Alpha-gal is known to be abundantly present on glycolipids and glycoproteins of non-primate mammals, including the red meat from beef, pork, and lamb [49,50]. Glycolipids and glycoproteins need to be digested in the intestinal lumen before they can be taken up by enterocytes. These alpha-gal-containing digestion products are likely lipid soluble and expected to be transported in VLDLs and/or chylomicrons [48]. The delay of both the allergic reaction and the peak of dietary triglycerides in the circulation, suggests that the allergen from red meat is transported together with dietary triglycerides [48]. Since lipoproteins are made out of a phospholipid monolayer, the alpha-gal containing glycolipids may be inserted into the phospholipid monolayer with the carbohydrate group facing towards the exterior. The "exposed" orientation, rather than "buried", should be optimal for inducing an allergic reaction. Studies should be aimed towards determining the presence of alpha-gal in intestinal lipoproteins. The presence of alpha-gal should only be detected in VLDL/chylomicron fractions from ingestion of red meat from non-primate mammals, and not from other dietary sources, e.g., chicken and vegetarian meals.

Food Anaphylaxis and Hypersensitivity Reaction Management

The delay in appearance of symptoms related to alpha-gal allergy makes it difficult for patients and physicians to identify the trigger [14]. If such an event were to occur, the patient would be advised to go to the nearest hospital or emergency room. Once the diagnosis is suspected on the basis of history and epidemiological setting, appropriate testing should be done to confirm the diagnosis. Following this, preventive measures include avoidance of red meat and the use of injectable epinephrine [40,48,58,103]. Education and instruction on use of injectable epinephrine is vital. Acute management of patients presenting with anaphylaxis, including those related to alpha-gal, is summarized in Additional file 5: Table S5.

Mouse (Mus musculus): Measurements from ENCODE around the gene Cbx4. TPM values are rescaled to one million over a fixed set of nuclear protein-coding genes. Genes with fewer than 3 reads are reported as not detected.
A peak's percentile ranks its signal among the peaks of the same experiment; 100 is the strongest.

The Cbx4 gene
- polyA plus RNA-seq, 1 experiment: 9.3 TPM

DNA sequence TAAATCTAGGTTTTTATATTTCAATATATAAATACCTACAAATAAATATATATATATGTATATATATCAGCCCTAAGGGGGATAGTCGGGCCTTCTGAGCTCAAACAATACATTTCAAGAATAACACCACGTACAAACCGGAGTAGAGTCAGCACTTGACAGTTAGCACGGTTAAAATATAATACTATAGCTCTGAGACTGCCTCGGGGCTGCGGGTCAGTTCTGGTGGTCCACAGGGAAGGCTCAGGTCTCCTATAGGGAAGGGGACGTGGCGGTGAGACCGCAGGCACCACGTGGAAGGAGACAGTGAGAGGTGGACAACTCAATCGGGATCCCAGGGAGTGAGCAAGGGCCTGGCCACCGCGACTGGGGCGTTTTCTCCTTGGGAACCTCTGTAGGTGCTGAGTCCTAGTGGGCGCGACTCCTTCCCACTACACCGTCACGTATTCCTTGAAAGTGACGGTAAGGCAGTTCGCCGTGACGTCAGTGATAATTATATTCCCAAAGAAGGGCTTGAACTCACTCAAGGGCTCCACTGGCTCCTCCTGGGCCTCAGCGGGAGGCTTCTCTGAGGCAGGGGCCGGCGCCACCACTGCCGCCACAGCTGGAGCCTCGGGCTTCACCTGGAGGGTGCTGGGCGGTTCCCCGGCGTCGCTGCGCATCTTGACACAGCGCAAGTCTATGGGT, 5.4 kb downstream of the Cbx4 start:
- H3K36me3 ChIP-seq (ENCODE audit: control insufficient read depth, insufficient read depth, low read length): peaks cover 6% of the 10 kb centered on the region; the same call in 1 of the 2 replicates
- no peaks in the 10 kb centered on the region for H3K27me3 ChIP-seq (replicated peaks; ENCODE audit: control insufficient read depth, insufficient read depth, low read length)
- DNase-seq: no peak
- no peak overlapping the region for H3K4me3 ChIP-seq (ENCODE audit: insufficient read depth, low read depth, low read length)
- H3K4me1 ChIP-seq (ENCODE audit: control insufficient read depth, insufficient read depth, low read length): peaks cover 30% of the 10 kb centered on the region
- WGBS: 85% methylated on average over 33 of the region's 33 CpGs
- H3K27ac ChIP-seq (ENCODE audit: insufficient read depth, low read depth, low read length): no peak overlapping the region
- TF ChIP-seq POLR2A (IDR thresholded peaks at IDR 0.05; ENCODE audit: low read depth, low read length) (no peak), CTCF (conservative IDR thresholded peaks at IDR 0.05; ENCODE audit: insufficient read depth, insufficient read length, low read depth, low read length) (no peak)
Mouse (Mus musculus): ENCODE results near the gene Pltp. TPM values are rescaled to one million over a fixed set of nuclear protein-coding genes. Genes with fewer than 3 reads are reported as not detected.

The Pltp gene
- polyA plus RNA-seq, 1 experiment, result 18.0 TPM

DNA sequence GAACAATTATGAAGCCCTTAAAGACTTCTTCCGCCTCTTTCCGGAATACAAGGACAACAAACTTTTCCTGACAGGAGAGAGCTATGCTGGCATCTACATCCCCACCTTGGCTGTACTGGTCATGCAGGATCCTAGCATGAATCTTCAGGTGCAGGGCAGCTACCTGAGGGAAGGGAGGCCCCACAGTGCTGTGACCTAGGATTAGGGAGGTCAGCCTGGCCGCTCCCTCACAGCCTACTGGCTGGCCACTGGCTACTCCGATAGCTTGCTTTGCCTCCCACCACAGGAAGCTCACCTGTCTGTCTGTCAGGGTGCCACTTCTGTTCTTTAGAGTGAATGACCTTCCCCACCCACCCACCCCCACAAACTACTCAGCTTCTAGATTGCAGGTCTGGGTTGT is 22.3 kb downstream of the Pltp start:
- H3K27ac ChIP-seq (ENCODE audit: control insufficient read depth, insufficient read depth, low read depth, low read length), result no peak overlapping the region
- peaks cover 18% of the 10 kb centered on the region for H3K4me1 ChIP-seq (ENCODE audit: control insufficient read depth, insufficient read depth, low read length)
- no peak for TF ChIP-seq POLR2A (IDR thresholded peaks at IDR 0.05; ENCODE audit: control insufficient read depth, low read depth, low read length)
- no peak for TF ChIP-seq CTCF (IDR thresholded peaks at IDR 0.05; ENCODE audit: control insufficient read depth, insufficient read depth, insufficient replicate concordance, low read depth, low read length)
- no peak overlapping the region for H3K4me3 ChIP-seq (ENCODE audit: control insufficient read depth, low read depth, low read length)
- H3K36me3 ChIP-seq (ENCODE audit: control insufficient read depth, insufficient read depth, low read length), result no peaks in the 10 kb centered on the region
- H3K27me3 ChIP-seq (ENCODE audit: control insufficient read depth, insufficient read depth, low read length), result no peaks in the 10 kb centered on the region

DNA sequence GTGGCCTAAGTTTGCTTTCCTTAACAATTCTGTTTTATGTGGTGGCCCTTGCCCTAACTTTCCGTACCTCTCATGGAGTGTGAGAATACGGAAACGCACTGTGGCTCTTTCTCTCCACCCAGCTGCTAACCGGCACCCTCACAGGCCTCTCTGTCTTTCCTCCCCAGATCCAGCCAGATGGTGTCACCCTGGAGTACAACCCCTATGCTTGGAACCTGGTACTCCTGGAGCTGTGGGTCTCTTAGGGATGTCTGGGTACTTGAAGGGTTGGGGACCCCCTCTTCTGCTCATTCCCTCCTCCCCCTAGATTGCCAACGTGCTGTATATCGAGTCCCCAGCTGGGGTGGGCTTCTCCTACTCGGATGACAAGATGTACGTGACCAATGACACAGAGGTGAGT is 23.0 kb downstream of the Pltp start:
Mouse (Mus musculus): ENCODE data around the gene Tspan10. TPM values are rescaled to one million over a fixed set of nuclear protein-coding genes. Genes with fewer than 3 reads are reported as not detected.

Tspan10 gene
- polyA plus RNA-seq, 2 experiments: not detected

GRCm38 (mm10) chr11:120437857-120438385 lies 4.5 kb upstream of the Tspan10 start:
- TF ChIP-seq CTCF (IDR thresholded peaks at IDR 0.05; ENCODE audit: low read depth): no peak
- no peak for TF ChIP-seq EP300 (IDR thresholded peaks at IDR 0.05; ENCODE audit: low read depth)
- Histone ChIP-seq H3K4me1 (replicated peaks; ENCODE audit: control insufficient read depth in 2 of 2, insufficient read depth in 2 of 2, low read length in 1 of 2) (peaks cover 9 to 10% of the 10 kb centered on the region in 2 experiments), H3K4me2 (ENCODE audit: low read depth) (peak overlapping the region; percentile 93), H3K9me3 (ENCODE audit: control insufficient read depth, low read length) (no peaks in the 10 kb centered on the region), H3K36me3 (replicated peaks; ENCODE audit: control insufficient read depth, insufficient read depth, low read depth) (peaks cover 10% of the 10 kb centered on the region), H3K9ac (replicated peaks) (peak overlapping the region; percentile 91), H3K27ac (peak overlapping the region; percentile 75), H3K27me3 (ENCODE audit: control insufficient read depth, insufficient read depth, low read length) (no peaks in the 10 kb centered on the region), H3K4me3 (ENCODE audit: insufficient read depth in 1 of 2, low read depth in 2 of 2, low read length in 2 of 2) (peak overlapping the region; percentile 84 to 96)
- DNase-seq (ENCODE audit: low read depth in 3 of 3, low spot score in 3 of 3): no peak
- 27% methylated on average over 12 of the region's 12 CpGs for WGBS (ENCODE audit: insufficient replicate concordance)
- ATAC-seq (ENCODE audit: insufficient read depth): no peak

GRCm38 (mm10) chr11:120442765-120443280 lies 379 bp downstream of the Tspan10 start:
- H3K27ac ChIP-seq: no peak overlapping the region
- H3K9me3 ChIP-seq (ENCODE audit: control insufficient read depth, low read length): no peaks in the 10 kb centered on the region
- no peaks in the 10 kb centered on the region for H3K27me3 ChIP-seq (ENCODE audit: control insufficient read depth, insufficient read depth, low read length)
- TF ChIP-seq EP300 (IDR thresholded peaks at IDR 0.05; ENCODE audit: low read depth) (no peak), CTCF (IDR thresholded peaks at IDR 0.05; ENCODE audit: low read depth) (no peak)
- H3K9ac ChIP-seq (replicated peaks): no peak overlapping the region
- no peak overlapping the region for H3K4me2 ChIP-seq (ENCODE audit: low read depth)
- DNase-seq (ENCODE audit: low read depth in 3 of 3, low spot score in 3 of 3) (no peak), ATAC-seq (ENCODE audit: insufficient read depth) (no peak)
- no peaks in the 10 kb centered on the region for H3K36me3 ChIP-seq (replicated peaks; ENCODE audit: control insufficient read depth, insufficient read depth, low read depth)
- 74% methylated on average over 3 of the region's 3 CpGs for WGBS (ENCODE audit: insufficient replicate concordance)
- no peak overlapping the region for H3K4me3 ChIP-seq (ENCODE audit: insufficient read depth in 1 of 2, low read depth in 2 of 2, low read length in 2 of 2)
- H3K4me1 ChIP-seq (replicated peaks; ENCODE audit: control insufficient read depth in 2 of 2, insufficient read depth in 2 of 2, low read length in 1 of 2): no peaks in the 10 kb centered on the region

Additional file 5. Table 5. Acute Management and Prevention of Anaphylaxis*.

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Conclusion

Alpha-gal allergy is a new and evolving syndrome related to oligosaccharides, rather than protein, in red meat. The IgE mediated response to alpha-gal tends to occur several hours after antigen exposure. This unique presentation constitutes a challenge to both patients and physicians, making detailed history very important if suspected. Reactions to cetuximab seem to be mediated by an identical mechanism. More studies are required about this unique syndrome, including an explanation for the mechanism of delay in presentation and the possible roles obesity and tick bites play in the predisposition for the disorder.

Abbreviations

Alpha-gal: Galactose-alpha 1,3-galactose; BSA: Bovine serum albumin; SPT: Skin-prick test; FEIA: Fluorescence enzyme immunoassay; VLDLs: Very-low density lipoproteins; FDEIA: Food-dependent exercise-induced anaphylaxis; OSA: Ovine serum albumin.

Competing Interests

The authors declare that they have no competing interests.

Authors' Contributions

HS reviewed the literature, generated references, organized the manuscript, and illustrated the figures. SE assisted with manuscript review and corrections. AN assisted in section involving mechanism of delay and role of chylomicrons. SA assisted in section involving mechanism of delay and role of chylomicrons. GK organized the manuscript, edited figures and tables, assisted in discussion, generated references, and participated in the editing and final approval of the manuscript. All authors read and approved the final manuscript.